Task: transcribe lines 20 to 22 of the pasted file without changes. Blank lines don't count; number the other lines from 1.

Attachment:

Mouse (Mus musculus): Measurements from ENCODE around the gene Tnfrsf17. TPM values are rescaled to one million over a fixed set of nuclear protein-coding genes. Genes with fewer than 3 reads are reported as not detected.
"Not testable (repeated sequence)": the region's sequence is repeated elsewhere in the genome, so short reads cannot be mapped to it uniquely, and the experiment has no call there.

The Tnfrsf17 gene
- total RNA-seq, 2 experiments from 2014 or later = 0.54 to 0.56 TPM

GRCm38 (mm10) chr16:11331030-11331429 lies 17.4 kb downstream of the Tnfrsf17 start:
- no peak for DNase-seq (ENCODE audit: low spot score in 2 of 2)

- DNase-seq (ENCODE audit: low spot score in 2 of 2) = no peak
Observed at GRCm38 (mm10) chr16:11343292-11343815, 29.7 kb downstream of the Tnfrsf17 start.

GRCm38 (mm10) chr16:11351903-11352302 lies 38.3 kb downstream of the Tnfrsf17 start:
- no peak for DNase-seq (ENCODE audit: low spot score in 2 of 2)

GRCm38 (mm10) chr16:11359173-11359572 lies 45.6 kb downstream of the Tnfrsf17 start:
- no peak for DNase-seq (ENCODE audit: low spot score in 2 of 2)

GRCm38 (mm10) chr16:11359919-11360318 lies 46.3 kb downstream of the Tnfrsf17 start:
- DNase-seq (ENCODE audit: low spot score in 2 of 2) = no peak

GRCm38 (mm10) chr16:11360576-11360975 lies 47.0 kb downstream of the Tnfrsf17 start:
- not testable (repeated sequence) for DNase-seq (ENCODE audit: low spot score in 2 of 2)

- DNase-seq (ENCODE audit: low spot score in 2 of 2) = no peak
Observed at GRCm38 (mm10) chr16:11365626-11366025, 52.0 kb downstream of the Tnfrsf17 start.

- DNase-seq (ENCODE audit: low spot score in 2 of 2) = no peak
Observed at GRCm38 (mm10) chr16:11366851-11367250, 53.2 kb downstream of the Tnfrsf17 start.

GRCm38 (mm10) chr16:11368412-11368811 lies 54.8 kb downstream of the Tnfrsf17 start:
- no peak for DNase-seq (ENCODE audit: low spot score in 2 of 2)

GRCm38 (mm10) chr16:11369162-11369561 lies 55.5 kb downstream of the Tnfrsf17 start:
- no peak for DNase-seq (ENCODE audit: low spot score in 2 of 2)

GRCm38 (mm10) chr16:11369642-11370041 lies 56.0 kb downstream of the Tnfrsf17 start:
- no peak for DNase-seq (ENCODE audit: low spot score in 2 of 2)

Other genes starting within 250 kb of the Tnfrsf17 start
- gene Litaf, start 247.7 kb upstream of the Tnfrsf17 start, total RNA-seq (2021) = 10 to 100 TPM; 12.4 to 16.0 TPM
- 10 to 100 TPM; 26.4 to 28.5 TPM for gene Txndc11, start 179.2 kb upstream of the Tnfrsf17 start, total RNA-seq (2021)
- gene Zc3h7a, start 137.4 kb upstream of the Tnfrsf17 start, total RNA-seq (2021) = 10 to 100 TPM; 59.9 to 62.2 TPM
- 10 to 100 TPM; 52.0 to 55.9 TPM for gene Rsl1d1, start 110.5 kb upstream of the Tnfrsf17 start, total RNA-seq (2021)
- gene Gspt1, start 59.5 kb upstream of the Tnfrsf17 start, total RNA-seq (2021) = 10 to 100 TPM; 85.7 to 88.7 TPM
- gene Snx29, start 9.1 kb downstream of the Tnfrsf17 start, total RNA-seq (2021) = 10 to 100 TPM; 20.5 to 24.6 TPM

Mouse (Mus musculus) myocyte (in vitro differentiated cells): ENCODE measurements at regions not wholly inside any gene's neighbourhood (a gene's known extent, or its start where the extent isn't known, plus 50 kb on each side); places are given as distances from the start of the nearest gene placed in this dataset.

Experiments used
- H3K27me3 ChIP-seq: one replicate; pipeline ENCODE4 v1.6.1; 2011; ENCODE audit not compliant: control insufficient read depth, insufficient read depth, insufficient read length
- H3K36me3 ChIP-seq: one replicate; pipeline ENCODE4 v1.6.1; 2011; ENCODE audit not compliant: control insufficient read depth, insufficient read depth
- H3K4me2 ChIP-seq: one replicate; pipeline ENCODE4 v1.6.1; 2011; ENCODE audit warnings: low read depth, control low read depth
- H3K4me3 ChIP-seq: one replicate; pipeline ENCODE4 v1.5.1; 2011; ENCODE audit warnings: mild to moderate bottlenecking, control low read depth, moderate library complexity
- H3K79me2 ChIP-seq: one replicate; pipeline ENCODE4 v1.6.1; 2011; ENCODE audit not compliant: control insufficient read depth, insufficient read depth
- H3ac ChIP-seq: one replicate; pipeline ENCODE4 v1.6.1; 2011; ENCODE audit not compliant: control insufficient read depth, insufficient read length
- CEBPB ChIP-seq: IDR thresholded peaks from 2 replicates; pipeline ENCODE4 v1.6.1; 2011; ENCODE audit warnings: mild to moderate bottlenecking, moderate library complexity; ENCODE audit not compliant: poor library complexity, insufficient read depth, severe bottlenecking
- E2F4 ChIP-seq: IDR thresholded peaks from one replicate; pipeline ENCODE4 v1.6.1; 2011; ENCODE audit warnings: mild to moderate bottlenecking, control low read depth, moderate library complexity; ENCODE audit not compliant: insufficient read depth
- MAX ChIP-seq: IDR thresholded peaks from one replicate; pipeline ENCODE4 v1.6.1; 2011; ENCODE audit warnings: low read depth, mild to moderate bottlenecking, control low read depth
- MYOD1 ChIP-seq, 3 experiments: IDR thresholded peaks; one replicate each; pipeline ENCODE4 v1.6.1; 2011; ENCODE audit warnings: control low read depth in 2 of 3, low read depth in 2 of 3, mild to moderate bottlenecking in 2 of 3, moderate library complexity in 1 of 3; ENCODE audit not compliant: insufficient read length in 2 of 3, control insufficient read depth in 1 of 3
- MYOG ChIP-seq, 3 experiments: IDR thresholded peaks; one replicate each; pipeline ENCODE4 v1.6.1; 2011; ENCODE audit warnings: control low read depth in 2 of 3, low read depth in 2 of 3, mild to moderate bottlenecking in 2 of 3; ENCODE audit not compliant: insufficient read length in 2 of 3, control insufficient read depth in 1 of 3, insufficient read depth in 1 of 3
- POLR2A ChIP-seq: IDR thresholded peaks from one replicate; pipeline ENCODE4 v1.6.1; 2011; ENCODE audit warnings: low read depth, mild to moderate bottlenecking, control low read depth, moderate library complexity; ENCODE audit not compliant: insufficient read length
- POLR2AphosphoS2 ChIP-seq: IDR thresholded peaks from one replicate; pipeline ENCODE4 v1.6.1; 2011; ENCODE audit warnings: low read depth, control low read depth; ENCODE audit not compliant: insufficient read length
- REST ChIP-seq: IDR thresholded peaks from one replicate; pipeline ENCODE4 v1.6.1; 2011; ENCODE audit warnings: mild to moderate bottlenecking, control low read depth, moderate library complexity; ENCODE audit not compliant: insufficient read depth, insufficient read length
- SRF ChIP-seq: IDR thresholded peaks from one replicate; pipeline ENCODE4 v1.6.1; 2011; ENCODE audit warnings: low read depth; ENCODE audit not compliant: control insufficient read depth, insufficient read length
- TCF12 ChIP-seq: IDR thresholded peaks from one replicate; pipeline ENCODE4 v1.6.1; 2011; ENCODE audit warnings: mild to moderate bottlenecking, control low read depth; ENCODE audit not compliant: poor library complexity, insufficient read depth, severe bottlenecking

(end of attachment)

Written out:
Observed at GRCm38 (mm10) chr16:11366851-11367250, 53.2 kb downstream of the Tnfrsf17 start.

GRCm38 (mm10) chr16:11368412-11368811 lies 54.8 kb downstream of the Tnfrsf17 start:
- no peak for DNase-seq (ENCODE audit: low spot score in 2 of 2)